Morning Song, from Ariel, a collection of poems by Sylvia Plath, published posthumously in 1965

Love set you going like a fat gold watch.
The midwife slapped your footsoles, and your bald cry
Took its place among the elements.

Our voices echo, magnifying your arrival. New statue.
In a drafty museum, your nakedness
Shadows our safety. We stand round blankly as walls.

I’m no more your mother
Than the cloud that distills a mirror to reflect its own slow
Effacement at the wind’s hand.

All night your moth-breath
Flickers among the flat pink roses. I wake to listen:
A far sea moves in my ear.

One cry, and I stumble from bed, cow-heavy and floral
In my Victorian nightgown.
Your mouth opens clean as a cat’s. The window square

Whitens and swallows its dull stars. And now you try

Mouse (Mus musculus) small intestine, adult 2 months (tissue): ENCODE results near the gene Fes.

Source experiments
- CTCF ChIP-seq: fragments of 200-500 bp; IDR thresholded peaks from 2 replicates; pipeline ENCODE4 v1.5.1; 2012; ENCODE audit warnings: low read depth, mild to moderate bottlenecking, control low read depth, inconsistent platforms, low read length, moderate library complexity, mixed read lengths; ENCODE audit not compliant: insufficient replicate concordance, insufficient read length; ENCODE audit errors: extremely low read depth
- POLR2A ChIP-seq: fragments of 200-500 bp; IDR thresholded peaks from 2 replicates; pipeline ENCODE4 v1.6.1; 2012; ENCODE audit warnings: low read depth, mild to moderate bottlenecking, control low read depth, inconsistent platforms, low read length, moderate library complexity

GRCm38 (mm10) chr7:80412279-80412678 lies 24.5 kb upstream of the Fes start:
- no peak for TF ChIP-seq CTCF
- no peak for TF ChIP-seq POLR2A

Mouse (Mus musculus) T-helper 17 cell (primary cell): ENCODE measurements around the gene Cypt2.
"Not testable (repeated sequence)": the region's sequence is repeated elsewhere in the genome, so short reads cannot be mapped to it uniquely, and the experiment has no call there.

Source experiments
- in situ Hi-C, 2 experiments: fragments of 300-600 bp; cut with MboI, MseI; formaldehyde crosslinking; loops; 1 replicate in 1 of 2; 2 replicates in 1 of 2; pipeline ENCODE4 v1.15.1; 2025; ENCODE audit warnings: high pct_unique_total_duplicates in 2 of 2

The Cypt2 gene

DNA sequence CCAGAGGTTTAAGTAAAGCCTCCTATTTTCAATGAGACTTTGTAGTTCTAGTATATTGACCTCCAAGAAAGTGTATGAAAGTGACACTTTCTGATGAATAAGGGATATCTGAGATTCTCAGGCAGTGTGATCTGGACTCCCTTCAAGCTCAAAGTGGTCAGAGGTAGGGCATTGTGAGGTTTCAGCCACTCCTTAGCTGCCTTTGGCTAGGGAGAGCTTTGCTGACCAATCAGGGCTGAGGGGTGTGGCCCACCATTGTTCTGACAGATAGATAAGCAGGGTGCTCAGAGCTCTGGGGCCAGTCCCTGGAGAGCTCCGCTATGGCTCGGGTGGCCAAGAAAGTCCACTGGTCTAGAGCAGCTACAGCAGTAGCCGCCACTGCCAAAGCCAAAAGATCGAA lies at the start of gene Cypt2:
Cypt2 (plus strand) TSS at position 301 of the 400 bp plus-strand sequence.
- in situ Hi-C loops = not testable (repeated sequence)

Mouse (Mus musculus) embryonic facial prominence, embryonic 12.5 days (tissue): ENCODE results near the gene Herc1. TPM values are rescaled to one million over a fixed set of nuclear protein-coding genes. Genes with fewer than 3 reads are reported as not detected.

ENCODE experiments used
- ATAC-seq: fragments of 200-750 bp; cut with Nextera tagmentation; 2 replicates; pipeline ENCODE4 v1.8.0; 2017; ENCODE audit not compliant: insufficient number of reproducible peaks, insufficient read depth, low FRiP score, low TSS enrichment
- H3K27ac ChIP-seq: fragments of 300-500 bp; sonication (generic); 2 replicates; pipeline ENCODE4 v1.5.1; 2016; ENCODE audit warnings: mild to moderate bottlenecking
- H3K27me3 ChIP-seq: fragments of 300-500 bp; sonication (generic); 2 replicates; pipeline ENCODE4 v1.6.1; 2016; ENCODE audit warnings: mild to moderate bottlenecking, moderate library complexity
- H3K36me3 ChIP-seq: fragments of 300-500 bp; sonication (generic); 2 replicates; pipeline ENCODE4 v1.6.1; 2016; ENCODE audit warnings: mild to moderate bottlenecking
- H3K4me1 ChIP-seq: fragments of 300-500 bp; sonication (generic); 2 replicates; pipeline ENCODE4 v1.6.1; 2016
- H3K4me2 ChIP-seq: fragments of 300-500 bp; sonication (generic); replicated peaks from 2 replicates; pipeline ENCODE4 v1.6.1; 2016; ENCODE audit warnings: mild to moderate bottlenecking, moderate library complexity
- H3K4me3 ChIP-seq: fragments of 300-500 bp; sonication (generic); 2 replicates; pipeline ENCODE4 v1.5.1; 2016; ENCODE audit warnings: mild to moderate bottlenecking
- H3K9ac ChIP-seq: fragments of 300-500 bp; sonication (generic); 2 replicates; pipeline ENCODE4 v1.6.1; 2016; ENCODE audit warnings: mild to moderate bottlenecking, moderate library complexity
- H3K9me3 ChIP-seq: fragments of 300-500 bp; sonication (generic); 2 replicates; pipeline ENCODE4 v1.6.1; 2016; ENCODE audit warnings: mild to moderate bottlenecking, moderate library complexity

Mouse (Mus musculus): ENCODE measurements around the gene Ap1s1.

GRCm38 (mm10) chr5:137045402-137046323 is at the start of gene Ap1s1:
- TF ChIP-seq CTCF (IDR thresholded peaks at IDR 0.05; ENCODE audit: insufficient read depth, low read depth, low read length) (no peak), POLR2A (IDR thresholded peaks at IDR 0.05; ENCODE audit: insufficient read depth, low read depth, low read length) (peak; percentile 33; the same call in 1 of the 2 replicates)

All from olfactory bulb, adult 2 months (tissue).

Your handful of notes;
The clear vowels rise like balloons.

A passable insight into this work may be found here. LJ

La ratatouille provençale

I love this dish, but only when it is prepared perfectly, for botched approximations are invariably grotesque parodies and an offence to the palate. I have never eaten a good one outside France and I have yet to be served a good one in a restaurant. The best I have ever had was with a wonderful family who welcomed me when I was hitch-hiking as a student. They had fought with the resistance in the mountains near Grenoble during the war and I was greatly privileged to be shown the location of their operations and to join them at the ceremony commemorating the massacre at the Massif du Vercors. They were amongst friends there and the poignancy of the enduring solidarity between them was palpable. LJ

“L’art de préparer une vraie ratatouille provençale” : http://madame.lefigaro.fr/cuisine/lart-de-preparer-une-vraie-ratatouille-provencale-090818-150053